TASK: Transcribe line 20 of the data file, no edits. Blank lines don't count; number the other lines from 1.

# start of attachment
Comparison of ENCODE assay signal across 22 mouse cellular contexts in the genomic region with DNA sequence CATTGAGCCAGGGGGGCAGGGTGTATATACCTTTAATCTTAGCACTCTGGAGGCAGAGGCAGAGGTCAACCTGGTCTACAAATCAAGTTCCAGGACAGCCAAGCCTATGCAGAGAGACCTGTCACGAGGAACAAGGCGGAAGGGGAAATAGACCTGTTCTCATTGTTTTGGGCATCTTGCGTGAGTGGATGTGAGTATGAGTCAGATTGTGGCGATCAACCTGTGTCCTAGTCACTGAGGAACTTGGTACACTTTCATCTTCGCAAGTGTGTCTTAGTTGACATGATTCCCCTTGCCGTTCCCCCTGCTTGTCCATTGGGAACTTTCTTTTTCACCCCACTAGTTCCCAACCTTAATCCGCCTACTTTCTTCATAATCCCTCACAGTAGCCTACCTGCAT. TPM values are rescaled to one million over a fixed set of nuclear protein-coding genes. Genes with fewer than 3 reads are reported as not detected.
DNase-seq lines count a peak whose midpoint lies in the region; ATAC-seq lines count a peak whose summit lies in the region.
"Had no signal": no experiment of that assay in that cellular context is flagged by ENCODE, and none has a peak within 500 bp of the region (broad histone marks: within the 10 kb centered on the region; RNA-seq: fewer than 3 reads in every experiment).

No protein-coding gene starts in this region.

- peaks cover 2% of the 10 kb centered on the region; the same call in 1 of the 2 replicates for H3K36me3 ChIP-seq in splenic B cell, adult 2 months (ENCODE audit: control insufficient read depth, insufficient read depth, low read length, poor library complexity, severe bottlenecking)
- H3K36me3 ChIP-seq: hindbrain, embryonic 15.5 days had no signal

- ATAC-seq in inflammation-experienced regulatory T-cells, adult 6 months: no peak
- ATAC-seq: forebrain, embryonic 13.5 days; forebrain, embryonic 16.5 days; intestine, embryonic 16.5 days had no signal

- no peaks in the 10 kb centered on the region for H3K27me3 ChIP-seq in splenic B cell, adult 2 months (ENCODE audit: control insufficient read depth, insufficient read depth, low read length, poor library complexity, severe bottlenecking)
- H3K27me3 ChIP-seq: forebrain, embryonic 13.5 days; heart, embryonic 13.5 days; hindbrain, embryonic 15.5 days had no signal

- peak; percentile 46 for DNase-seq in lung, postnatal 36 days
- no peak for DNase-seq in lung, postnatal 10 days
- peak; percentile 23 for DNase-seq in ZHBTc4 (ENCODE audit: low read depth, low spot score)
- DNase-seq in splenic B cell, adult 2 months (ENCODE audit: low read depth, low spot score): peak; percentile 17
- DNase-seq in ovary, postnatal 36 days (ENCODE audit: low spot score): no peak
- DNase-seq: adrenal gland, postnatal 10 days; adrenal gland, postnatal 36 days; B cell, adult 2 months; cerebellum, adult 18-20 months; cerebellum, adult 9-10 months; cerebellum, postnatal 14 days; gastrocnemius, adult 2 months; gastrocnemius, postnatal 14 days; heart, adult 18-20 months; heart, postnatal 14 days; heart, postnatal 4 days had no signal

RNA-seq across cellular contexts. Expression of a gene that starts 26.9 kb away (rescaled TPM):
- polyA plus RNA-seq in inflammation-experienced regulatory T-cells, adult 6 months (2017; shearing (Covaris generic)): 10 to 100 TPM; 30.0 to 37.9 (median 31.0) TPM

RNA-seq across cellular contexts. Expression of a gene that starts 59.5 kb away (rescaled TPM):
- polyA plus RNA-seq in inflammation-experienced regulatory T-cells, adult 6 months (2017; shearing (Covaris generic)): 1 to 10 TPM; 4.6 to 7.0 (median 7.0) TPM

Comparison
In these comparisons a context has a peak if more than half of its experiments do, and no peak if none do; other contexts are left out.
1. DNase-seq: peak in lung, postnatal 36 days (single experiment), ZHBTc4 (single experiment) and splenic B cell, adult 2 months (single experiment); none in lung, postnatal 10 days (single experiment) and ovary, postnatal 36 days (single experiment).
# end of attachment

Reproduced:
- polyA plus RNA-seq in inflammation-experienced regulatory T-cells, adult 6 months (2017; shearing (Covaris generic)): 1 to 10 TPM; 4.6 to 7.0 (median 7.0) TPM